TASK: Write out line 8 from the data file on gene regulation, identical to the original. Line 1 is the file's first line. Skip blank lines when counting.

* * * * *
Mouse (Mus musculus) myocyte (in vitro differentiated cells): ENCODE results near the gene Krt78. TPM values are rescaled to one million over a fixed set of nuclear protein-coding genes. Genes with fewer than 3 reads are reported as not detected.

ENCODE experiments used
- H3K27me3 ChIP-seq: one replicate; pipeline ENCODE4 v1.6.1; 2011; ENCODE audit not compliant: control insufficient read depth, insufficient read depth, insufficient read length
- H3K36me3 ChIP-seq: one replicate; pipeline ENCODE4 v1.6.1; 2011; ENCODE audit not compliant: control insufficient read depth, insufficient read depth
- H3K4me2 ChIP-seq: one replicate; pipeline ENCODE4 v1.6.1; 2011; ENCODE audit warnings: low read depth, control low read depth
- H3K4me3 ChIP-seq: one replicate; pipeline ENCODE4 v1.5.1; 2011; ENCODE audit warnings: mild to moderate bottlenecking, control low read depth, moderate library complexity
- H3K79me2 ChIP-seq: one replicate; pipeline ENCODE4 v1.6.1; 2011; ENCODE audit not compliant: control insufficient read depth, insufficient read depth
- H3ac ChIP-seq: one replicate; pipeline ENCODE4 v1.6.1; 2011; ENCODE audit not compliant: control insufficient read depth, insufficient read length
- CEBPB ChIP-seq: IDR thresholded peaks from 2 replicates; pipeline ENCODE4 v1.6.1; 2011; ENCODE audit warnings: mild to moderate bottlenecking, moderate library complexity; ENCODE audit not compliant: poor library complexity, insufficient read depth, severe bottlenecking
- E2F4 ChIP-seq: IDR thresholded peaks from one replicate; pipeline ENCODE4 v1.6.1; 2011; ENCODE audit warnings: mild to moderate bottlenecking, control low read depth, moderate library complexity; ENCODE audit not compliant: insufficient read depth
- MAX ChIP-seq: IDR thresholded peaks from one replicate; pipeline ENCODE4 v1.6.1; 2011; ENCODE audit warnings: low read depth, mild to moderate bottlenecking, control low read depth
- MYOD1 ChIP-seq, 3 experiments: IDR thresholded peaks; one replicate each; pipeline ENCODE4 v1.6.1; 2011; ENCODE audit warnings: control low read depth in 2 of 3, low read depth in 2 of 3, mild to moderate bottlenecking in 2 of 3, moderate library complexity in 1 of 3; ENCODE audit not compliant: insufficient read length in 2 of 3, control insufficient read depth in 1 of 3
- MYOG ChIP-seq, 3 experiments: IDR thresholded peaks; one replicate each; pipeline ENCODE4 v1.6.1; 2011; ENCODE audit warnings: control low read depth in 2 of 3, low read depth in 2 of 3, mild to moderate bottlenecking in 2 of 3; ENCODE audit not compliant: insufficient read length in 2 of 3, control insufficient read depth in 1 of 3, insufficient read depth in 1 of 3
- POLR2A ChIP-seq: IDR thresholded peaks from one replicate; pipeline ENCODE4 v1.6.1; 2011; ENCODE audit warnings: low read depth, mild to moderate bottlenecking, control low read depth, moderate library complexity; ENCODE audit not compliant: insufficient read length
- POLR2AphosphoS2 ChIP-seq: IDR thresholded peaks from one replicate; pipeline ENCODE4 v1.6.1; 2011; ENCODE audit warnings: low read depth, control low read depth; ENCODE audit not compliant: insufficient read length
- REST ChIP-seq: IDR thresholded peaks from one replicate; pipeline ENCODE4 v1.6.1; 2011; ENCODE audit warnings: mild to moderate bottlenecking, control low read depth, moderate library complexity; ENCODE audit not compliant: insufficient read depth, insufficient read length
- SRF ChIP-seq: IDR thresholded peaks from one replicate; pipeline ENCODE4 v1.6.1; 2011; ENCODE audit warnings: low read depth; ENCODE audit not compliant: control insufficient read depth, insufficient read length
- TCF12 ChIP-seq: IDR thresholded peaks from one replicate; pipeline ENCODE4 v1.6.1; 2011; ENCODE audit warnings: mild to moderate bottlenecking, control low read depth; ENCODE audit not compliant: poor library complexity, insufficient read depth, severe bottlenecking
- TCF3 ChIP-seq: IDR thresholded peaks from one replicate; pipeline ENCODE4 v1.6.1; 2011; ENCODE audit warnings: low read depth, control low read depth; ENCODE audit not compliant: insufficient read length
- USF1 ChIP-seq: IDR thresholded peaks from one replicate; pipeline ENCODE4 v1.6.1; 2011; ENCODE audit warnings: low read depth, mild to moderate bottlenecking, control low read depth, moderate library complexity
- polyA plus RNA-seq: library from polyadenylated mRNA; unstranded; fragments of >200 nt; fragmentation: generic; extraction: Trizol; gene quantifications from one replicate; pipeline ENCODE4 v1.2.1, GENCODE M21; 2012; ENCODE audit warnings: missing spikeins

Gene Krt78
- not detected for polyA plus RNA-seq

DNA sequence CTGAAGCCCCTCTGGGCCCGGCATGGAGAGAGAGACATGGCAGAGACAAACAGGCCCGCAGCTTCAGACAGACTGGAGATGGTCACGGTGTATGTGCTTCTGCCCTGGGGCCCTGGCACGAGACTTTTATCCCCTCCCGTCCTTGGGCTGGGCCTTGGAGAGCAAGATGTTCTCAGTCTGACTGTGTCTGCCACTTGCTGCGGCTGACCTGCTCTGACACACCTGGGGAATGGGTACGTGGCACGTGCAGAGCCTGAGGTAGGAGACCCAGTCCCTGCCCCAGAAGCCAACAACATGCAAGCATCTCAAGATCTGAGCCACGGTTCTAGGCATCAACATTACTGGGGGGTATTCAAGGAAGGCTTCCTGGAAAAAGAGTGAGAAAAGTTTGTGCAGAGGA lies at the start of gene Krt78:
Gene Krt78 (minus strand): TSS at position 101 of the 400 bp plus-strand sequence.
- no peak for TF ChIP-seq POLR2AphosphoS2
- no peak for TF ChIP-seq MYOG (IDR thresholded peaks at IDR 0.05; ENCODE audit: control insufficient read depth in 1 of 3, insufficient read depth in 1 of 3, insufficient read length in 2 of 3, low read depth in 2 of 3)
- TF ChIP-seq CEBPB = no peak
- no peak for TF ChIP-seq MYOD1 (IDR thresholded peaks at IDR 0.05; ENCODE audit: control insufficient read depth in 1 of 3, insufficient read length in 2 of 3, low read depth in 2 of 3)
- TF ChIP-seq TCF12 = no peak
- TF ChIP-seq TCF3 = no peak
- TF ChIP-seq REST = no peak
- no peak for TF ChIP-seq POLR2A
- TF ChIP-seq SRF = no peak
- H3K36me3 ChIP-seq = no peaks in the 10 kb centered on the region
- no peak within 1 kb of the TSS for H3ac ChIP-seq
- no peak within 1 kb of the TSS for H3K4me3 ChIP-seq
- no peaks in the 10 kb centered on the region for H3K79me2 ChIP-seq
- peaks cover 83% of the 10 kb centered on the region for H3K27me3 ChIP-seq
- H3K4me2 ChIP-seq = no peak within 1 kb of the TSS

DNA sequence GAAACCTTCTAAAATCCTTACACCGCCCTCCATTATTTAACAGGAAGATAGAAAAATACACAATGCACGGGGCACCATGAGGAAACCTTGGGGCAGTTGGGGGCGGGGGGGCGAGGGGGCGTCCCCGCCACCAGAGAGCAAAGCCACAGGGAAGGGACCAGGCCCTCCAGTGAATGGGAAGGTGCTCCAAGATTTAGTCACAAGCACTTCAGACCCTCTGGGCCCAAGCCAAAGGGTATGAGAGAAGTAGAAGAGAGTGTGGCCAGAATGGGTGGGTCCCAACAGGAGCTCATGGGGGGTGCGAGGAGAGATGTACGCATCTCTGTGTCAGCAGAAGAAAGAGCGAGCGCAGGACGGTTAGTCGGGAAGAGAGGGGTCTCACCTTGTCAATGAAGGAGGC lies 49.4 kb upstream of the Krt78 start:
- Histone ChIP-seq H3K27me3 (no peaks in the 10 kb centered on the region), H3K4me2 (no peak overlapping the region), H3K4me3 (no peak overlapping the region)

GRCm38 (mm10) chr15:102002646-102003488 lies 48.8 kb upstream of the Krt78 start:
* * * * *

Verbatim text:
- H3ac ChIP-seq: one replicate; pipeline ENCODE4 v1.6.1; 2011; ENCODE audit not compliant: control insufficient read depth, insufficient read length